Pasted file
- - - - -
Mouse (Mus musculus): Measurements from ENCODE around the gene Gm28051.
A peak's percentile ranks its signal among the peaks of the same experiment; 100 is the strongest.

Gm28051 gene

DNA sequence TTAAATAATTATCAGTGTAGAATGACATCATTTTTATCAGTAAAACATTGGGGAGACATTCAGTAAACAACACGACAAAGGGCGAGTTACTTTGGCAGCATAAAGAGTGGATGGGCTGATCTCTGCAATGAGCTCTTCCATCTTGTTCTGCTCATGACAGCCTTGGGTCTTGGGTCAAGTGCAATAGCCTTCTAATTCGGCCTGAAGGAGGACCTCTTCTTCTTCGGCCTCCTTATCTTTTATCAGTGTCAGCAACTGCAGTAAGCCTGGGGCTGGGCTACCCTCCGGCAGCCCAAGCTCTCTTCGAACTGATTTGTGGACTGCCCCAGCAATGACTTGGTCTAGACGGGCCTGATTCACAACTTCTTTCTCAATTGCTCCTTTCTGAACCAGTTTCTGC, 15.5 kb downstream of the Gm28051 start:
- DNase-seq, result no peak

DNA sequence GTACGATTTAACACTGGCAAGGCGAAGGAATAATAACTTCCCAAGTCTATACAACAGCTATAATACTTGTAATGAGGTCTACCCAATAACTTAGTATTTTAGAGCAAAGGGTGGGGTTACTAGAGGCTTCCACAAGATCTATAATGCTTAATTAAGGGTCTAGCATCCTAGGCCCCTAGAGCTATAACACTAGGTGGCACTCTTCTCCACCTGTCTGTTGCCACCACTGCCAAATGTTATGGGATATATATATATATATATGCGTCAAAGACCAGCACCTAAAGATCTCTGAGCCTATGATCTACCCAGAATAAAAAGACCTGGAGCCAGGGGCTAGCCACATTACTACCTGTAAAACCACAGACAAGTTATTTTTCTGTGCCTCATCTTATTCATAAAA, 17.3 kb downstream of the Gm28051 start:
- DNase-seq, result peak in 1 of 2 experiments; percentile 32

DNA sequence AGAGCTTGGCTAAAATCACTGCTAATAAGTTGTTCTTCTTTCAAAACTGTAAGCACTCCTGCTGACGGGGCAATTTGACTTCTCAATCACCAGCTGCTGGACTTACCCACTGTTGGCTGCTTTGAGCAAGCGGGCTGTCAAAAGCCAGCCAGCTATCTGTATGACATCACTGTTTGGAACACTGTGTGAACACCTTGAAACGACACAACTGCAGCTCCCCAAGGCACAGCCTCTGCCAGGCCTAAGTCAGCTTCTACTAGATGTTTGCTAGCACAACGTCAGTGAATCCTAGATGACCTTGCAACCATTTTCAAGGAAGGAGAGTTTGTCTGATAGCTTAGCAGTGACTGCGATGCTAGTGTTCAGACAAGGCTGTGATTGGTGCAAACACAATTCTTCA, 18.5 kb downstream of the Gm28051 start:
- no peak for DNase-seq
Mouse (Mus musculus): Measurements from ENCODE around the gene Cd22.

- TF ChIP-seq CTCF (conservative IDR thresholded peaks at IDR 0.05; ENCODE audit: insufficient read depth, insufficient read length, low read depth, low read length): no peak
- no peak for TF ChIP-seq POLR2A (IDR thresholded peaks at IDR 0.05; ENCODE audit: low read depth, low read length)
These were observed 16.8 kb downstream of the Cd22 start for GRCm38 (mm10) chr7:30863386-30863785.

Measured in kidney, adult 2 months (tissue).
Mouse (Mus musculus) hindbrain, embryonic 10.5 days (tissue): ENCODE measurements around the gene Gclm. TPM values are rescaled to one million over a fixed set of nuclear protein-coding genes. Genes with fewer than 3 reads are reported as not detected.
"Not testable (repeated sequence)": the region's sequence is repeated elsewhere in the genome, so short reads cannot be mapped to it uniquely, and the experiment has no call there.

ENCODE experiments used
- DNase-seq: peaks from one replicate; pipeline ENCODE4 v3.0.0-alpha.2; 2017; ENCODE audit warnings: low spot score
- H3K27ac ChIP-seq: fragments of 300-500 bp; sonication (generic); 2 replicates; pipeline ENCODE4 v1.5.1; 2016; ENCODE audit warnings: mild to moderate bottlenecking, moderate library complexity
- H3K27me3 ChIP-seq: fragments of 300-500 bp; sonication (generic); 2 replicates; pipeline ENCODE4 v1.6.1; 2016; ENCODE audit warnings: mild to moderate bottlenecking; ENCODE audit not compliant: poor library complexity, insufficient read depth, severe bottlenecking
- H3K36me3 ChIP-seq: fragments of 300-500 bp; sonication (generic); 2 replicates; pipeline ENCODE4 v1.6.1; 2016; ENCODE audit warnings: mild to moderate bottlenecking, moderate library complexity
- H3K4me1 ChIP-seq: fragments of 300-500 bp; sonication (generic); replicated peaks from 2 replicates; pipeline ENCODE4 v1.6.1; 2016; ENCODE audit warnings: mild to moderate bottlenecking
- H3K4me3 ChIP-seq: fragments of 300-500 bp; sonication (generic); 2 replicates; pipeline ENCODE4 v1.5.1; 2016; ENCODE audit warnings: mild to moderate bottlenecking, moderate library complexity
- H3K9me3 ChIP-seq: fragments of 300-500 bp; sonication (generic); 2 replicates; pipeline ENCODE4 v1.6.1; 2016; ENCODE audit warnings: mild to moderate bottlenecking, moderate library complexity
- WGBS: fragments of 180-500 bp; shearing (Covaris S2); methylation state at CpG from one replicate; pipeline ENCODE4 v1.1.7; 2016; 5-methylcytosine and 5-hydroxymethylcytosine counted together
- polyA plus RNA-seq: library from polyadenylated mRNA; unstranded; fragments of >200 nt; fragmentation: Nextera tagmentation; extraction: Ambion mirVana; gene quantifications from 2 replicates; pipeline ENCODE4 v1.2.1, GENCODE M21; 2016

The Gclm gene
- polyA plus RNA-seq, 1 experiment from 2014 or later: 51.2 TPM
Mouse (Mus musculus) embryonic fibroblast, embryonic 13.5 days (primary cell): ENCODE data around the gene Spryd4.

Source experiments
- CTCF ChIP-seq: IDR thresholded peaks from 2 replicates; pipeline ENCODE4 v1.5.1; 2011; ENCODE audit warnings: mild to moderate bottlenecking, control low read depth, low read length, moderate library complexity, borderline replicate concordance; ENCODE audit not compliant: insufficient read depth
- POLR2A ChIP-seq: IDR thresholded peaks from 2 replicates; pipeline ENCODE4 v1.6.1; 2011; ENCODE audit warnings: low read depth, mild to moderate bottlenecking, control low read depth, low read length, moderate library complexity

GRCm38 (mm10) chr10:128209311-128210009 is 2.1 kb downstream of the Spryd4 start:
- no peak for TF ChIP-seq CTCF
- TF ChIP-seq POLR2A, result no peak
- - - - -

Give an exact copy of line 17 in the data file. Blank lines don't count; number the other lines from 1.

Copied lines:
ENCODE experiments used